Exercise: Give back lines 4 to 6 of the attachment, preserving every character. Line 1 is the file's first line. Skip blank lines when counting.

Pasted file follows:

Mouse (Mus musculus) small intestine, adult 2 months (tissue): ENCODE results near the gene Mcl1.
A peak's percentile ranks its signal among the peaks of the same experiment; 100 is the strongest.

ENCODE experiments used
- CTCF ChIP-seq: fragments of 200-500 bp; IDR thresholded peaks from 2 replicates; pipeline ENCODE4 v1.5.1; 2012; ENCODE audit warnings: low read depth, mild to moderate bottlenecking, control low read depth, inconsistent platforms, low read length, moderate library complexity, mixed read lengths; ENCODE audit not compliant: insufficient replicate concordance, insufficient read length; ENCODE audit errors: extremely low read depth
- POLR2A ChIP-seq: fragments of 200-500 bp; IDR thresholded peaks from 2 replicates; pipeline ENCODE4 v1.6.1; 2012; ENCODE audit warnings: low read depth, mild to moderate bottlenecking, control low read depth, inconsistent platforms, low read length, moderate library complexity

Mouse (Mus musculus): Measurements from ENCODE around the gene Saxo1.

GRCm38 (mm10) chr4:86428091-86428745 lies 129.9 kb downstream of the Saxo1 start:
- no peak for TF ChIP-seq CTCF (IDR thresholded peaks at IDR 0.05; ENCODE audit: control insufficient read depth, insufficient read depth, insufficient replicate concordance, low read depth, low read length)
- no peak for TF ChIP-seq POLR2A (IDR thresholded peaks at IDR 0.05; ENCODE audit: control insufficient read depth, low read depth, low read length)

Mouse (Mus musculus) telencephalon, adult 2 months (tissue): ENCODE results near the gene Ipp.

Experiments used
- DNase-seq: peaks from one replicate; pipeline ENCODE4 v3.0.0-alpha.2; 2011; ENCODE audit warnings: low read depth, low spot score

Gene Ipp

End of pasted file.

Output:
- CTCF ChIP-seq: fragments of 200-500 bp; IDR thresholded peaks from 2 replicates; pipeline ENCODE4 v1.5.1; 2012; ENCODE audit warnings: low read depth, mild to moderate bottlenecking, control low read depth, inconsistent platforms, low read length, moderate library complexity, mixed read lengths; ENCODE audit not compliant: insufficient replicate concordance, insufficient read length; ENCODE audit errors: extremely low read depth
- POLR2A ChIP-seq: fragments of 200-500 bp; IDR thresholded peaks from 2 replicates; pipeline ENCODE4 v1.6.1; 2012; ENCODE audit warnings: low read depth, mild to moderate bottlenecking, control low read depth, inconsistent platforms, low read length, moderate library complexity

Mouse (Mus musculus): Measurements from ENCODE around the gene Saxo1.